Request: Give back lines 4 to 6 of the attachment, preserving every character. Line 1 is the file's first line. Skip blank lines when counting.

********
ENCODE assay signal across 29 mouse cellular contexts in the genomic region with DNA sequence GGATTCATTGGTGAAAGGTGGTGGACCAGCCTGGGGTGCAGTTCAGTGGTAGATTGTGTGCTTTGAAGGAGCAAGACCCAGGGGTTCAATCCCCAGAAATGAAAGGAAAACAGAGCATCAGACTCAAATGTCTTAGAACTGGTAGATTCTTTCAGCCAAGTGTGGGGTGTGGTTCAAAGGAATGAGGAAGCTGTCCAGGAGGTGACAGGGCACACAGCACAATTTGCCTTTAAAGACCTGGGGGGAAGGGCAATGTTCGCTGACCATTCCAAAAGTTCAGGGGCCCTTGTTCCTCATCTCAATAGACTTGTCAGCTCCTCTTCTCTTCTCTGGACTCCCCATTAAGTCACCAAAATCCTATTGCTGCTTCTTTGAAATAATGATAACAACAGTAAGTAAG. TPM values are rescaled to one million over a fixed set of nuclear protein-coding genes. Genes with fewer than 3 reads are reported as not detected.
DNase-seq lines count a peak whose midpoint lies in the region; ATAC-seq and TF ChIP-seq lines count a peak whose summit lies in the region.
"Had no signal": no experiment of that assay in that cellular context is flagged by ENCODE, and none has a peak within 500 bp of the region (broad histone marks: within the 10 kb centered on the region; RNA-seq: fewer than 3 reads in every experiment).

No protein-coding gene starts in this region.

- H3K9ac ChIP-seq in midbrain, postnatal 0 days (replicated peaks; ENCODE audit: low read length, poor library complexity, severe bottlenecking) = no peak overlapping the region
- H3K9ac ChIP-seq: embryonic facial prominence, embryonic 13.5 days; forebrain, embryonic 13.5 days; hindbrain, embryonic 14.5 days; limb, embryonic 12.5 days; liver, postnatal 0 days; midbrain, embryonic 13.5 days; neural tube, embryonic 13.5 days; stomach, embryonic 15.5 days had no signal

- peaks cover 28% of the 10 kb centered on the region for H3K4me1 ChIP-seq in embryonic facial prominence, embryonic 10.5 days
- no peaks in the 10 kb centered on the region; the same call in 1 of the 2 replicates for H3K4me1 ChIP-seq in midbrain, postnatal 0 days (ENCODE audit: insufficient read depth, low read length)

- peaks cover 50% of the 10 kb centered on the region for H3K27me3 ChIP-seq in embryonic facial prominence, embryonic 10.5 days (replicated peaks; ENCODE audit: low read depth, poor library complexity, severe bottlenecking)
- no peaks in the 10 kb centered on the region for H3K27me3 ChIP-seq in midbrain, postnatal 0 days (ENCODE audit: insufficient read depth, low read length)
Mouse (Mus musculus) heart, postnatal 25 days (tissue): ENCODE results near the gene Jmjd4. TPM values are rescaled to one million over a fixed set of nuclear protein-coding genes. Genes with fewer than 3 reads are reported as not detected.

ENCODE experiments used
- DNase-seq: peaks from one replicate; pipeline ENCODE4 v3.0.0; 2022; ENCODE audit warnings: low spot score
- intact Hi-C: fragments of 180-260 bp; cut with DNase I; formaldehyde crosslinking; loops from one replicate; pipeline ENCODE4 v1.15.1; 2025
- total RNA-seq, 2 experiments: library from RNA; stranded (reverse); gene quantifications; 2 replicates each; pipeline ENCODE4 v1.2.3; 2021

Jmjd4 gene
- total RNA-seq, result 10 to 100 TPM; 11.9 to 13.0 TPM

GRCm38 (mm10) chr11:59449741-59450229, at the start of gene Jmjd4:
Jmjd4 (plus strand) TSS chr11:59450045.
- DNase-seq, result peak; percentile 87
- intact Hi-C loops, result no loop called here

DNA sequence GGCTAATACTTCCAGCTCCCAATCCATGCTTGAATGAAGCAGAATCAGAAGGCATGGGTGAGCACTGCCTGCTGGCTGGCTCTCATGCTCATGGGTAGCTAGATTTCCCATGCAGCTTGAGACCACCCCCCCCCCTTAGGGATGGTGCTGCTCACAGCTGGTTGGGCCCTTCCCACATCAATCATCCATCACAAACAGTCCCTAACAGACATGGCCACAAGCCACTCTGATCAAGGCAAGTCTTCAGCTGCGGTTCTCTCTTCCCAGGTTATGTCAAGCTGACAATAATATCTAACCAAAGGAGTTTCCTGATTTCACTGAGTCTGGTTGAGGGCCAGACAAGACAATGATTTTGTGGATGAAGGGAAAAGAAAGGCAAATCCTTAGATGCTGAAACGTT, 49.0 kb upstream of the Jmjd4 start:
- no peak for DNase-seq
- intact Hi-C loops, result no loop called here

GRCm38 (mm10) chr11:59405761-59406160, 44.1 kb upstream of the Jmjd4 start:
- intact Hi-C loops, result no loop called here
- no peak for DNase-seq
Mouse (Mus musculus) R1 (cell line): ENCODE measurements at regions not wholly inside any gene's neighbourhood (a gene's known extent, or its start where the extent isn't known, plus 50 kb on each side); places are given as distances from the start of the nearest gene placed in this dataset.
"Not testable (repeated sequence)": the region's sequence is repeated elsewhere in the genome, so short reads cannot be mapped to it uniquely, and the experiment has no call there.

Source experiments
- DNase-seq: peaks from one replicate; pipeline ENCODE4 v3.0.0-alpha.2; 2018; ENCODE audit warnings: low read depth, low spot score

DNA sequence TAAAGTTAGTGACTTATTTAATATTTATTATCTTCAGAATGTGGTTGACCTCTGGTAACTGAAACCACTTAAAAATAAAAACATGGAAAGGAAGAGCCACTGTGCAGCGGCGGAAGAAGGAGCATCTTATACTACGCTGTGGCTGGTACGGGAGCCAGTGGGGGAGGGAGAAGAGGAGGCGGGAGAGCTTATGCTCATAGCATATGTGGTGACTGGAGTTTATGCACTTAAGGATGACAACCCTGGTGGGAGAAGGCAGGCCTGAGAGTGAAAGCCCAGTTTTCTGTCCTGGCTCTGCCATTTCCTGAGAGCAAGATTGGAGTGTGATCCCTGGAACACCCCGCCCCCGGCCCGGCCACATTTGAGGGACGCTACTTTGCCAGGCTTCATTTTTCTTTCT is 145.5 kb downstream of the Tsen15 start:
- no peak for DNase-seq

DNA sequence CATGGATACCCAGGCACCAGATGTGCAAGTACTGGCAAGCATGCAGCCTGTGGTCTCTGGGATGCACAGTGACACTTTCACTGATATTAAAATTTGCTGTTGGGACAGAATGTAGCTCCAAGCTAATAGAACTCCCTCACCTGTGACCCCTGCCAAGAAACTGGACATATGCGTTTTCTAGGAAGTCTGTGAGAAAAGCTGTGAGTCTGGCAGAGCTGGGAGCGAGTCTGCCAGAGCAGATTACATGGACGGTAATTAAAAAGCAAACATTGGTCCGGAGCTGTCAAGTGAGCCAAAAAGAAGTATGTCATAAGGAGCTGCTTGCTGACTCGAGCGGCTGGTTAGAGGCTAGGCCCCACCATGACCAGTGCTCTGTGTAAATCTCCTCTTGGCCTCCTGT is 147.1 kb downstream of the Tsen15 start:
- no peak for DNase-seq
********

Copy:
No protein-coding gene starts in this region.

- H3K9ac ChIP-seq in midbrain, postnatal 0 days (replicated peaks; ENCODE audit: low read length, poor library complexity, severe bottlenecking) = no peak overlapping the region
- H3K9ac ChIP-seq: embryonic facial prominence, embryonic 13.5 days; forebrain, embryonic 13.5 days; hindbrain, embryonic 14.5 days; limb, embryonic 12.5 days; liver, postnatal 0 days; midbrain, embryonic 13.5 days; neural tube, embryonic 13.5 days; stomach, embryonic 15.5 days had no signal